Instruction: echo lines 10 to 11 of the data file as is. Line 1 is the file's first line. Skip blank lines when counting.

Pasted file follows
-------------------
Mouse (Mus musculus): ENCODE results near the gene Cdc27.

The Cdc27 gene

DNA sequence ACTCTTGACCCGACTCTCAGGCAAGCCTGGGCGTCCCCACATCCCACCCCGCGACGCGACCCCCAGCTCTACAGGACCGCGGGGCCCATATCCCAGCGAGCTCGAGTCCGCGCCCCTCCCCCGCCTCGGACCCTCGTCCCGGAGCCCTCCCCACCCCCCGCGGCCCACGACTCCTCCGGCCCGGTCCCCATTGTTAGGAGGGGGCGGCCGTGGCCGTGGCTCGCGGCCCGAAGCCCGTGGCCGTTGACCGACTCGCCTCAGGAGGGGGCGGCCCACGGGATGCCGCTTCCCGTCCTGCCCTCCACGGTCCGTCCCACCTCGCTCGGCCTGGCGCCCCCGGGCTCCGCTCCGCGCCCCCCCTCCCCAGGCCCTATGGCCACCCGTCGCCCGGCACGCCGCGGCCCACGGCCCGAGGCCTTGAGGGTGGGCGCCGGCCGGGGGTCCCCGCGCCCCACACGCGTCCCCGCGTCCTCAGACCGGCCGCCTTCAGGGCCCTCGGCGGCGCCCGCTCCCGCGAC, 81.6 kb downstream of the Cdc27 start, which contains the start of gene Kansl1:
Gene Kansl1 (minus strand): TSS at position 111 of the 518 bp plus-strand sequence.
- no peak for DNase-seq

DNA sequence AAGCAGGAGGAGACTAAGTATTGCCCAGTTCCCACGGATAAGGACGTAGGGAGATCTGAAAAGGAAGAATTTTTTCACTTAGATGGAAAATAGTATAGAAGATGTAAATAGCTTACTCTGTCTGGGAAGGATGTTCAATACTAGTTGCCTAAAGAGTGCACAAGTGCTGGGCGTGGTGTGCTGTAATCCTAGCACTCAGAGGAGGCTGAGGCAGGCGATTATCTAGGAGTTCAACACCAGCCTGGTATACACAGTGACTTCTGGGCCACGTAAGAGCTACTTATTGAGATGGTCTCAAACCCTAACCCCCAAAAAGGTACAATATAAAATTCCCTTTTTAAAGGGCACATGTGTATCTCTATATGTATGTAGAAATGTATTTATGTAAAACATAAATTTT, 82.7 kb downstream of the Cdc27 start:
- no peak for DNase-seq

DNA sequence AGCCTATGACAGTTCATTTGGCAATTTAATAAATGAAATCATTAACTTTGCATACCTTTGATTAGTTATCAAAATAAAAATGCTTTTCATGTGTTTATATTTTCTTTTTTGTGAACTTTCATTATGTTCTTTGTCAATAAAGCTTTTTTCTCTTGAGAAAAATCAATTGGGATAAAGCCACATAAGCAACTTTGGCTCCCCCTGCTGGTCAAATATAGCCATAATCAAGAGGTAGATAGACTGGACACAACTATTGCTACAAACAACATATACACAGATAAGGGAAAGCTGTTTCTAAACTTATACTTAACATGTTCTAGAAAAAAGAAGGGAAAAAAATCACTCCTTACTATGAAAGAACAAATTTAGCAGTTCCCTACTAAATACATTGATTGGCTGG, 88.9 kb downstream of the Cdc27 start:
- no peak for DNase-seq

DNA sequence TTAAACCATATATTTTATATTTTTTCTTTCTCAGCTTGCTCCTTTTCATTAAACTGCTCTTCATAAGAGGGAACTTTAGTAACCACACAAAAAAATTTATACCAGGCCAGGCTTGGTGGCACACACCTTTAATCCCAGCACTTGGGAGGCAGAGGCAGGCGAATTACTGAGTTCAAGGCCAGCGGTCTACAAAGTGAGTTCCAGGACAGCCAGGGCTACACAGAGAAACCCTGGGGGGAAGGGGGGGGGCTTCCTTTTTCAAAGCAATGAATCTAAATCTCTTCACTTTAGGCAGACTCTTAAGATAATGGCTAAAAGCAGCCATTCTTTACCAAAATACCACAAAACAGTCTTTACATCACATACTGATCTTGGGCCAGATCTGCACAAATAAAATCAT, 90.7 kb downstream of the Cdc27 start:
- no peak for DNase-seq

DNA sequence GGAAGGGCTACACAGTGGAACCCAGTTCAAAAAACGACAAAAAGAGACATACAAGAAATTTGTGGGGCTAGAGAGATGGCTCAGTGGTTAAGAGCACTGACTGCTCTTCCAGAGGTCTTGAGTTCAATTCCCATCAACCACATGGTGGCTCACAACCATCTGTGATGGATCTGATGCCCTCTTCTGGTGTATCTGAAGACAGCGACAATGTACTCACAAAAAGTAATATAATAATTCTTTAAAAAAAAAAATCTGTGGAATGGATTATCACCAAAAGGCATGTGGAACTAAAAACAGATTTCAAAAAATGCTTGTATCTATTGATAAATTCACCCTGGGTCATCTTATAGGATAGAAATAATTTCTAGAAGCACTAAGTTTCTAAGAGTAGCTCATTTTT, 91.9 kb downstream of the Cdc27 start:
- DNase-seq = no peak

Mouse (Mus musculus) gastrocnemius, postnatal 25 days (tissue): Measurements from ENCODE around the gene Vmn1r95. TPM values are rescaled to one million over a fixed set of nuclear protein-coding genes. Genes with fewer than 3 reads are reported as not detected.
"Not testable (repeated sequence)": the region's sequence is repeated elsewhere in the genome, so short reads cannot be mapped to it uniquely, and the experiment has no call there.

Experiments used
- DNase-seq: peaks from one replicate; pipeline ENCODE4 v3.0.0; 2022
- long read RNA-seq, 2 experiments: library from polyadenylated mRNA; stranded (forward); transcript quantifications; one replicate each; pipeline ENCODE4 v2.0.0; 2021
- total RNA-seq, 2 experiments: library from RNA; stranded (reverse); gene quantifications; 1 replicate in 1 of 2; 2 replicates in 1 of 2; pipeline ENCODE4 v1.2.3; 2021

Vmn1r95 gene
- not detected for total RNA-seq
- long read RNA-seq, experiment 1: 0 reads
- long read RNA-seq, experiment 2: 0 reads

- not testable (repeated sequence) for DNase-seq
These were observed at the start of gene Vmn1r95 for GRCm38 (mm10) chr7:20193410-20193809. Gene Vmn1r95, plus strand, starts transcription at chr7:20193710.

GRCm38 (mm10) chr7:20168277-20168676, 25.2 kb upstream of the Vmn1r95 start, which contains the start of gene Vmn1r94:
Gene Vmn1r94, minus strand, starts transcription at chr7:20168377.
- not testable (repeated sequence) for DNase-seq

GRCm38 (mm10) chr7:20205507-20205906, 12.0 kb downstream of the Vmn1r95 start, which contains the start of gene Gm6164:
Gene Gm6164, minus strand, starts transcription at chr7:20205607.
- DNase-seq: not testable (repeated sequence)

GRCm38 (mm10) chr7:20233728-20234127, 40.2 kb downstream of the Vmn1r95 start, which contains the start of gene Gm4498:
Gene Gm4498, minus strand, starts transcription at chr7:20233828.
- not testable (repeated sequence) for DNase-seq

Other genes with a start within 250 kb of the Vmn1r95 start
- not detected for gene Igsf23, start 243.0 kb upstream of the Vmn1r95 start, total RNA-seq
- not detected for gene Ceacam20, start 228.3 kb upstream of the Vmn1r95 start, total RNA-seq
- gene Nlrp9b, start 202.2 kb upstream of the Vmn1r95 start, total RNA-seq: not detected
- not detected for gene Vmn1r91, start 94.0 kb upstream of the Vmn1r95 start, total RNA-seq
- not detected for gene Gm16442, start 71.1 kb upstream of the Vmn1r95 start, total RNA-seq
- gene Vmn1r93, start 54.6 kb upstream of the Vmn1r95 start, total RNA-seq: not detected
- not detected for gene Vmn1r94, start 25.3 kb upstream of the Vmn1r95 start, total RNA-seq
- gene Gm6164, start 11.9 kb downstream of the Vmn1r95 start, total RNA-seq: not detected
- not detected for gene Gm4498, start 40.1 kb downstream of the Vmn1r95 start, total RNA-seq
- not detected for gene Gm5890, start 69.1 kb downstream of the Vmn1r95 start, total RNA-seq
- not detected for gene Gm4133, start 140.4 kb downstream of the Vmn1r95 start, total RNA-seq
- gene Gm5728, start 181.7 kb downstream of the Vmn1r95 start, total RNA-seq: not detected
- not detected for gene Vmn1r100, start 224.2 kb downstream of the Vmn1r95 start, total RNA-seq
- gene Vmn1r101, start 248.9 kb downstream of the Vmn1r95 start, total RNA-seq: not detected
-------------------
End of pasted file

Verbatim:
DNA sequence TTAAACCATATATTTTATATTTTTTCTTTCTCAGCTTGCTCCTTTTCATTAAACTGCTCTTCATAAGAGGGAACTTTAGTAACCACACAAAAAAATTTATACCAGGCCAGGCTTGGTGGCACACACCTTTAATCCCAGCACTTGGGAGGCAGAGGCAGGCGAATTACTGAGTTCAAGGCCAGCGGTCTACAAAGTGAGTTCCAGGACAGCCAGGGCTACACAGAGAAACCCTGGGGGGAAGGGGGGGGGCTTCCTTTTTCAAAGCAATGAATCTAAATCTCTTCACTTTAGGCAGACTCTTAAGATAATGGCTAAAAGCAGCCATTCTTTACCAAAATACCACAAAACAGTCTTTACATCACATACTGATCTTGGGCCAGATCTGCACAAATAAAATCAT, 90.7 kb downstream of the Cdc27 start:
- no peak for DNase-seq